Arni Saeberg

Researchers turn CO2 into stone

Posted on 28 October 2016.

International researchers have developed a safe and effective method for capturing and storing CO2 underground - they turn it into "stone".

Unlike conventional methods which store CO2 in gas form, the new CarbFix method stores it in the solid state.

Capturing and storing carbon dioxide (the CCS sector) from power plants and factories before it enters the atmosphere could help mitigate global warming. According to the Intergovernmental Panel on Climate Change (IPCC), it could even be essential in meeting the targets for reducing greenhouse gas (GHG) emissions. The problem is that although several techniques have already been perfected, their development is limited due to their cost and the risks associated with CCS: the gas may escape into the atmosphere or into aquifers.

But an international team may have found the solution. Called "CarbFix" (Creating the technology for safe, long-term carbon storage in the subsurface), the method developed by the University of Iceland, the CNRS, the Earth Institute at Columbia University and the company Reykjavik Energy has been tested for several years on the Hellisheidi geothermal power plant site - the largest in Iceland.

Solidifying the gas

A renewable energy, geothermal energy is not completely carbon-free since exploiting the Earth’s heat brings up volcanic gases such as CO2 and hydrogen sulfide. The CarbFix project consists of capturing these gases, dissolving them in water and then injecting them into the basalt more than 400 m down. A chemical reaction then takes place which converts the carbon dioxide into a solid carbonate mineral- a sort of stone. Unlike conventional CCS methods, which inject CO2 into the earth's crust in the form of gas, the CarbFix method stores it in the solid state.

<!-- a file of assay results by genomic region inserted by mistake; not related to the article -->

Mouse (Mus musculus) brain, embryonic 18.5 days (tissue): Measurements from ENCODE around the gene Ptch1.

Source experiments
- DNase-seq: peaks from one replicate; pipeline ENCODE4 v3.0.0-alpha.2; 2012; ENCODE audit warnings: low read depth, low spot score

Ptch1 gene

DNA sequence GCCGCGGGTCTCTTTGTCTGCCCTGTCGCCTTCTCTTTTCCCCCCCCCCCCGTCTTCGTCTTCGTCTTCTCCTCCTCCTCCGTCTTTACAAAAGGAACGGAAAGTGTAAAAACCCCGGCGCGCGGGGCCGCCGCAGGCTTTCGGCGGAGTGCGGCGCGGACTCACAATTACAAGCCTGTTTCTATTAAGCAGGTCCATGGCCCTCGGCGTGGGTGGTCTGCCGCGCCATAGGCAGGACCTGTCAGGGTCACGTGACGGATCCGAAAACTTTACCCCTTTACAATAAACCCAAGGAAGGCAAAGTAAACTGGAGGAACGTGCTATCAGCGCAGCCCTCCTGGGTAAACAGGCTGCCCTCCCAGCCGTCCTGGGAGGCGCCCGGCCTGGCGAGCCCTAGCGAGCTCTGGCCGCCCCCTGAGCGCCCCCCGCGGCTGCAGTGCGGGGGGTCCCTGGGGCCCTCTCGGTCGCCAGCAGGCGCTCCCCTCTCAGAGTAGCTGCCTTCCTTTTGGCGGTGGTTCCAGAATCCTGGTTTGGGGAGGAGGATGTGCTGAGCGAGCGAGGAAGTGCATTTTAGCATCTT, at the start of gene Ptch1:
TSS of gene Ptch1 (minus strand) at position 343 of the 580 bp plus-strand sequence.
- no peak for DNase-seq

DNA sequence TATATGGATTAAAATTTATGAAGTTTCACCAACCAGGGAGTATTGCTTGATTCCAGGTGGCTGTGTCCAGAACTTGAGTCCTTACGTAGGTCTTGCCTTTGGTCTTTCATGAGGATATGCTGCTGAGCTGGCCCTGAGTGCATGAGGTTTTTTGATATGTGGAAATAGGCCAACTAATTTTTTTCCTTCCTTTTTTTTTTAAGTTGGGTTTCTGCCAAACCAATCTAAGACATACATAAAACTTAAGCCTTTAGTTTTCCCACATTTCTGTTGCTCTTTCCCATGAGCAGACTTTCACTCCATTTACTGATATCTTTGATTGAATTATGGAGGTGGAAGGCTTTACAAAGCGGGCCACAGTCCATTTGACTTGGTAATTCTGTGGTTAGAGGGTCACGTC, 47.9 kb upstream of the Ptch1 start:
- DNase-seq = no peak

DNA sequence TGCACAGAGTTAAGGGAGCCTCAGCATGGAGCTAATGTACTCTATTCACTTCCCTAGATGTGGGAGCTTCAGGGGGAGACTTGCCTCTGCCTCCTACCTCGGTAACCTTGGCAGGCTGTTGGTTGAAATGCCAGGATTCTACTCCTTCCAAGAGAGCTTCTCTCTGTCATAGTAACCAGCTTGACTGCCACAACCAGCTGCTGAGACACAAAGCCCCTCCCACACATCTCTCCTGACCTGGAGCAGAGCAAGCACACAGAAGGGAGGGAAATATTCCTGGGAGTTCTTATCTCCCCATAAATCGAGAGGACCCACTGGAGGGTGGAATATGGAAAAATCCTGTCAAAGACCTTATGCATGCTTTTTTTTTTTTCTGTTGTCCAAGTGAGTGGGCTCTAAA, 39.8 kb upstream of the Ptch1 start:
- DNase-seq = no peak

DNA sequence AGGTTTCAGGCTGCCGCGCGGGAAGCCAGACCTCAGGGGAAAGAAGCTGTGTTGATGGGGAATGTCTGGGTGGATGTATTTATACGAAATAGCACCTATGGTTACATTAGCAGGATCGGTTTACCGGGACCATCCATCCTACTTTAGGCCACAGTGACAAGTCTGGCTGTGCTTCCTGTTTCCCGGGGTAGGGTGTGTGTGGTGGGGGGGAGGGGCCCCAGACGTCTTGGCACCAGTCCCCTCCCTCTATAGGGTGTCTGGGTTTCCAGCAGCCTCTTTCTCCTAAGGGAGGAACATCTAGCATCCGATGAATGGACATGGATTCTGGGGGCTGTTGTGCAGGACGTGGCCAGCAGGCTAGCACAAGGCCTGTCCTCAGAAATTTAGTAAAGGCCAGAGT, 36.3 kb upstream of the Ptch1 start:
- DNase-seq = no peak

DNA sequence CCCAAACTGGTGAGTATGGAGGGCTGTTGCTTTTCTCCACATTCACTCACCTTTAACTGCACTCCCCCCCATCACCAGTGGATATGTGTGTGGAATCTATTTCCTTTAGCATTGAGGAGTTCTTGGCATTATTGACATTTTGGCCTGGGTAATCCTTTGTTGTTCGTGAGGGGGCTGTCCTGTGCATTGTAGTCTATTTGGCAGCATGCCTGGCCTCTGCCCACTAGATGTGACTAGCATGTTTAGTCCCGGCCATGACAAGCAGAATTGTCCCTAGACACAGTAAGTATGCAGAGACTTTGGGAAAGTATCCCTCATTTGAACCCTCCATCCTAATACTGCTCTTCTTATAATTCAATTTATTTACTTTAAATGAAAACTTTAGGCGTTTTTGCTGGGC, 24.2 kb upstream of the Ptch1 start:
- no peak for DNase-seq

The experiment conducted in Hellisheidi has shown that it is possible to trap large amounts of CO2 in the Earth’s crust, "solidify" the gas in a very short period of time, thus storing it safely (much less risk of leakage) and almost permanently. 95% of the CO2 captured and injected into the volcanic rock was mineralized in the space of two years (scientists had predicted hundreds of years and even millennia!). A major advance. According to project officials, the CarbFix method could be used in coal plants, which emit far more carbon dioxide, if they are located in places where there is a lot of basalt - a widely available resource on the planet.

Sandra O. Snaebjornsdottir
Sandra O. Snaebjornsdottir